An approaching medical class reunion spurs reflections on 40 years of practice in a small coastal community in British Columbia.
|Dr Jim Petzold|
This year marks the 40th anniversary of the graduation of our medical school class of 1979. A few of our enthusiastic class members are planning a reunion, where we will gather to celebrate the occasion—a September weekend event that will likely include a few didactic presentations as well as some fun activities and social gatherings.
Much as I was looking forward to seeing friends and classmates from such a meaningful time in our lives, initially it was with a degree of trepidation. The trepidation was not due to the legitimate fear of failing to recognize the faces of some whom I have not seen for many years, or of concern that I had aged in appearance more than everyone else. No, my apprehension stemmed from how poorly my career in family medicine might stack up against those of my classmates.
You see, I have spent the past 40 years mostly in full-service rural family practice in a small coastal community of British Columbia. Unlike many of my classmates, I have not traveled extensively. I have not done any volunteering in the developing world. I have not sat on multiple committees. I have not completed a specialty and then gone on to do amazing research with papers published in leading medical journals. I have not been the head of an academic faculty at a prestigious facility or a world-renowned speaker at medical forums.
Some of my former classmates have so many letters behind their names that I need a medical dictionary to figure out what most of them mean, while I can display only the lonely letters MD behind mine. I don’t even have the now obligatory CCFP. Nope, just plain old MD.
In this self-abasing frame of mind, I began questioning whether I wanted to reunite with my now rich and famous former classmates. Then, while doing the weekly grocery shop on seniors’ day in the local IGA, I experienced an epiphany of sorts. I heard an excited voice yell from down the aisle, “Doctor Petzold, Doctor Petzold!” I looked up to see a young woman approaching with her 5-year-old son in tow. She wanted her son to meet the doc who helped bring him into this world.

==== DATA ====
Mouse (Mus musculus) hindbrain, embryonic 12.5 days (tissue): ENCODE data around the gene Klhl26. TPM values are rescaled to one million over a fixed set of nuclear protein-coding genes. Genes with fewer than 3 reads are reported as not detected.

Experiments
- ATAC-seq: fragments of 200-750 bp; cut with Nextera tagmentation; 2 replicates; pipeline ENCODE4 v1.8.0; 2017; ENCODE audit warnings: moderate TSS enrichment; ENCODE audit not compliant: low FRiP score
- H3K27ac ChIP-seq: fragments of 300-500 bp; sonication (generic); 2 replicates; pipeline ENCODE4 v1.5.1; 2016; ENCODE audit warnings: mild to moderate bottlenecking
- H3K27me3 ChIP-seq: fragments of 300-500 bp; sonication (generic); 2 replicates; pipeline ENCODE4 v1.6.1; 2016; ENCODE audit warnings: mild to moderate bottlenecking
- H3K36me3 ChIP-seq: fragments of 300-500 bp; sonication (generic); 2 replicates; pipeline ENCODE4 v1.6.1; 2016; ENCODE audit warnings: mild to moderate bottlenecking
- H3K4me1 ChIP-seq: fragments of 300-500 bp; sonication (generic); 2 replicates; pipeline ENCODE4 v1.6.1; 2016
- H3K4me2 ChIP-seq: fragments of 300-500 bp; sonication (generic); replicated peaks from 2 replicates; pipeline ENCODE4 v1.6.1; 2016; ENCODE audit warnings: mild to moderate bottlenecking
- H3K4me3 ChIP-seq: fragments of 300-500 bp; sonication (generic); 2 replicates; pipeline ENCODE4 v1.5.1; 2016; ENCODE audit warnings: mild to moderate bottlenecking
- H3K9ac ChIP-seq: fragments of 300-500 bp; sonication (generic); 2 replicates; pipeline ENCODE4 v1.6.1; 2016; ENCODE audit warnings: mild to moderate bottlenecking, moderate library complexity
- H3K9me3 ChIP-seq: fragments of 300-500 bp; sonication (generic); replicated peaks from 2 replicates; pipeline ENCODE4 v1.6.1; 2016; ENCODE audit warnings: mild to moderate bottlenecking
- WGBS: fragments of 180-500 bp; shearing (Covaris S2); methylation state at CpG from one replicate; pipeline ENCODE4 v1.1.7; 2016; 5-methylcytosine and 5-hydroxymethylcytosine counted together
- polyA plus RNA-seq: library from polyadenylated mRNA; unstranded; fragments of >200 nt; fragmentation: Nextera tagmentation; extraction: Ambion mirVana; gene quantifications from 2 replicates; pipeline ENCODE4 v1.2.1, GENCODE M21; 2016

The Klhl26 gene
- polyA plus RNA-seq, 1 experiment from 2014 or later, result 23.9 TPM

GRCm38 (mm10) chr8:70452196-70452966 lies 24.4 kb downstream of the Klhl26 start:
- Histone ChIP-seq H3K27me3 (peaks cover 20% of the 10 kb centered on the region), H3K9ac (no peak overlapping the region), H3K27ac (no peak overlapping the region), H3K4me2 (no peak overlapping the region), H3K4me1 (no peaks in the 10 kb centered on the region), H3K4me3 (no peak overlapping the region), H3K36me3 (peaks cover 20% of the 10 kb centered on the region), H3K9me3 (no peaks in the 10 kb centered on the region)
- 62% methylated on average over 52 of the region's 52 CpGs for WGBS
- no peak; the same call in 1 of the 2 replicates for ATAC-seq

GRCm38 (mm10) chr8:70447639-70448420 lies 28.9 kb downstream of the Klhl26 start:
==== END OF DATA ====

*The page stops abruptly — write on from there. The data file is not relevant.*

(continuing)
This got me reflecting on the countless meaningful interactions I have had with patients over the years. I thought of the thousand or so joyful births attended, but also the few stillbirths where only comfort and compassion could be given. I thought of the hundreds of epidurals that brought relief to women in labor. I thought of the many nights on ER call as a solo doc attending to the next major trauma, airway emergency, MI, or overdose to come through the door. I thought of the all-night vigils in the homes of dying patients. I thought of sharing the unimaginable grief of parents losing a child to cancer. I thought of the elderly man watching his wife of 50 years suffer through the end stages of emphysema. I thought of the hundreds of medical students and residents whose careers in family medicine I have had the privilege of helping to shape, if only in some small way.
Above all, I thought of the many, many hugs shared over the years with patients and co-workers in times of joy and sorrow. I am grateful to have had the opportunity to share in some of the most meaningful events in so many people’s lives. All in all, it’s been a pretty good career for just a GP.
Now, as the class reunion draws near, I am once again excited to attend. As I and many of my former classmates approach retirement, I look forward to hearing about their careers in medicine, just as I look forward to sharing stories from mine.
Dr Petzold is a soon-to-be-retired rural family physician. For 35 years he practised full-service family medicine, including emergency, anesthesia, and obstetrics, on BC’s Sunshine Coast. Over the past 3 years he has been doing locums as part of the BC Rural Locum Program. He and his wife, Sharon, continue to enjoy life in the idyllic seaside community of Roberts Creek.
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